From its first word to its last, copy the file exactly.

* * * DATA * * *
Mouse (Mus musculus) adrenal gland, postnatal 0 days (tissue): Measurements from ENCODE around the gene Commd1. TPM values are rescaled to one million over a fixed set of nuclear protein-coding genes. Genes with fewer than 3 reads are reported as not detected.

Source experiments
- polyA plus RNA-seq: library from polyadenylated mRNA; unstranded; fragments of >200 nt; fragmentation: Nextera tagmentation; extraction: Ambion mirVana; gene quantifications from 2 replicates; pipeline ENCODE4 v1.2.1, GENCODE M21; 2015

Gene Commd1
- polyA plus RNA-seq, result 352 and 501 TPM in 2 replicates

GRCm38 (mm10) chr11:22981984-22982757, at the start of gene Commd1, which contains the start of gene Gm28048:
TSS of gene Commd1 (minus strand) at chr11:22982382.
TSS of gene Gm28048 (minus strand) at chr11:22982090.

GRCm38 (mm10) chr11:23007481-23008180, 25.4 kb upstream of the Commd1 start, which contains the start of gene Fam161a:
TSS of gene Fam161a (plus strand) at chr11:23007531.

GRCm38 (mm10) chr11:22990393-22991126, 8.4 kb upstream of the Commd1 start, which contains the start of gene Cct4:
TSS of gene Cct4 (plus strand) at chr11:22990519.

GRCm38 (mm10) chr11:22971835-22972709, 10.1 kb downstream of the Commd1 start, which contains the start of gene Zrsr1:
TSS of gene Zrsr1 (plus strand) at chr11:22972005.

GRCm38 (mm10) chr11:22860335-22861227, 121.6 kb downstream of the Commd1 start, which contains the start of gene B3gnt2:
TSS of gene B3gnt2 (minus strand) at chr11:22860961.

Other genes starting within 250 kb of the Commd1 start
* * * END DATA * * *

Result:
Mouse (Mus musculus) adrenal gland, postnatal 0 days (tissue): Measurements from ENCODE around the gene Commd1. TPM values are rescaled to one million over a fixed set of nuclear protein-coding genes. Genes with fewer than 3 reads are reported as not detected.

Source experiments
- polyA plus RNA-seq: library from polyadenylated mRNA; unstranded; fragments of >200 nt; fragmentation: Nextera tagmentation; extraction: Ambion mirVana; gene quantifications from 2 replicates; pipeline ENCODE4 v1.2.1, GENCODE M21; 2015

Gene Commd1
- polyA plus RNA-seq, result 352 and 501 TPM in 2 replicates

GRCm38 (mm10) chr11:22981984-22982757, at the start of gene Commd1, which contains the start of gene Gm28048:
TSS of gene Commd1 (minus strand) at chr11:22982382.
TSS of gene Gm28048 (minus strand) at chr11:22982090.

GRCm38 (mm10) chr11:23007481-23008180, 25.4 kb upstream of the Commd1 start, which contains the start of gene Fam161a:
TSS of gene Fam161a (plus strand) at chr11:23007531.

GRCm38 (mm10) chr11:22990393-22991126, 8.4 kb upstream of the Commd1 start, which contains the start of gene Cct4:
TSS of gene Cct4 (plus strand) at chr11:22990519.

GRCm38 (mm10) chr11:22971835-22972709, 10.1 kb downstream of the Commd1 start, which contains the start of gene Zrsr1:
TSS of gene Zrsr1 (plus strand) at chr11:22972005.

GRCm38 (mm10) chr11:22860335-22861227, 121.6 kb downstream of the Commd1 start, which contains the start of gene B3gnt2:
TSS of gene B3gnt2 (minus strand) at chr11:22860961.

Other genes starting within 250 kb of the Commd1 start